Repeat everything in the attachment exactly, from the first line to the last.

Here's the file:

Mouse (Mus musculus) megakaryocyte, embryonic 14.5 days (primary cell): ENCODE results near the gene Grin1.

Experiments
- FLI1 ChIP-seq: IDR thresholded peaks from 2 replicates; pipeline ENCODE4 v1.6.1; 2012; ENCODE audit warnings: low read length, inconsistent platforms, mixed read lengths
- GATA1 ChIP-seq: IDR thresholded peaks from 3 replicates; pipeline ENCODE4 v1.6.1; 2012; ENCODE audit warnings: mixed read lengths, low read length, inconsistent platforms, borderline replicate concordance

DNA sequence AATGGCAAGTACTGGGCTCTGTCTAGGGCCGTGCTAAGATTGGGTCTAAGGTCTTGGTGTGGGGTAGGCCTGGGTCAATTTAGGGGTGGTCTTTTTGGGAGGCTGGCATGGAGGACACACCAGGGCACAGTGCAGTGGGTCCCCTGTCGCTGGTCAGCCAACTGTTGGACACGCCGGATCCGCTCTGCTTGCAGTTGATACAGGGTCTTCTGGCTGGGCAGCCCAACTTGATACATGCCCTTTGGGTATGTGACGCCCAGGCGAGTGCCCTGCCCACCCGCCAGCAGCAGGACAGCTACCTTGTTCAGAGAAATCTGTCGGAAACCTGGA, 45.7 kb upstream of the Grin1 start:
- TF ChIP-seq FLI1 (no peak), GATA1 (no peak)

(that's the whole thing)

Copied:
Mouse (Mus musculus) megakaryocyte, embryonic 14.5 days (primary cell): ENCODE results near the gene Grin1.

Experiments
- FLI1 ChIP-seq: IDR thresholded peaks from 2 replicates; pipeline ENCODE4 v1.6.1; 2012; ENCODE audit warnings: low read length, inconsistent platforms, mixed read lengths
- GATA1 ChIP-seq: IDR thresholded peaks from 3 replicates; pipeline ENCODE4 v1.6.1; 2012; ENCODE audit warnings: mixed read lengths, low read length, inconsistent platforms, borderline replicate concordance

DNA sequence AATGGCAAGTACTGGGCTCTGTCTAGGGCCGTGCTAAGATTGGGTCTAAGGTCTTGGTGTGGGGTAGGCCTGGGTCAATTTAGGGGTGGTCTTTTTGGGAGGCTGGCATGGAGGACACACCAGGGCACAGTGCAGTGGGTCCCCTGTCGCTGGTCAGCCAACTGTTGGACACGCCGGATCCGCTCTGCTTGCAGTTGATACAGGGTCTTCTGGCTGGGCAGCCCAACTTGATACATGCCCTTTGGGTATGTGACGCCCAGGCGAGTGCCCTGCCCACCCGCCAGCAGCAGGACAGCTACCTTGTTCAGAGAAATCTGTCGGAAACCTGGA, 45.7 kb upstream of the Grin1 start:
- TF ChIP-seq FLI1 (no peak), GATA1 (no peak)